YM: If you had to translate a literary masterpiece that’s already been translated, what book would you choose?
LV: Camus’s The Stranger—which has in fact been recently and skillfully retranslated by Sandra Smith, who renamed it The Outsider—because it’s so canonical, and a product of a historical period I’m particularly interested in. And, of course, that famous first line . . .
LV: Finally, what are your literary influences? Any favorites? What authors and books are getting you through the pandemic?
YM: As a child, I read many of the Arabic classics. It’s an intrinsically poetic language that instilled a love of reading in me very early on. As I grew up, I discovered other languages, other universes, and some phenomenal authors. If I had the magical power to gather my favorite authors around a dinner table, I would invite Kafka, Cervantes, Tawfiq Al-Hakim, García Márquez, Sépuldéva, Saramago, Camus, Romain Gary, Hemingway, Cormac McCarthy, and George Orwell. But if I had to go to a desert island with just one book, I would take The Iliad without hesitation. In my mind, this ancient saga that has traveled through the centuries condenses the entire human condition. It’s the perfect illustration of a brilliant line by Hölderlin, who said: “But what is lasting the poets provide.” And to think that Homer, the lyric poet who told this tale, was blind. Best believe that our eyes aren’t where we think they are.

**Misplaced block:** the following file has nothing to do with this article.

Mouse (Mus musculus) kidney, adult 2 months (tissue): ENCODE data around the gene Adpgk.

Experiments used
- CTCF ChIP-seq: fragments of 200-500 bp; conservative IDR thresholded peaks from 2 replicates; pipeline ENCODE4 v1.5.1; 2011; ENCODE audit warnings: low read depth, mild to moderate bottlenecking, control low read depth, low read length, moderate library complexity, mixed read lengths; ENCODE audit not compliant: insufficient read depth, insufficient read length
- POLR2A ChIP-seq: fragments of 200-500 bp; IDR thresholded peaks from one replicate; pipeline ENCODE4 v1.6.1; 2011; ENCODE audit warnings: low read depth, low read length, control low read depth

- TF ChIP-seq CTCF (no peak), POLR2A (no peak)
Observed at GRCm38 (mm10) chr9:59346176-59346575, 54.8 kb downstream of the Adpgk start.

YM: And a final question for you: do you have projects in the works?
LV: Always! I’m finishing up a debut novel by Franco-Algerian writer Fatima Daas, which was a surprise best seller in France. The novel explores homosexuality and Islam, racism in France, and gender roles and constraints. Next, I’m translating two novels by Mohamed Leftah, the seminal Moroccan writer, which also explore sexuality and gender roles in Arab culture.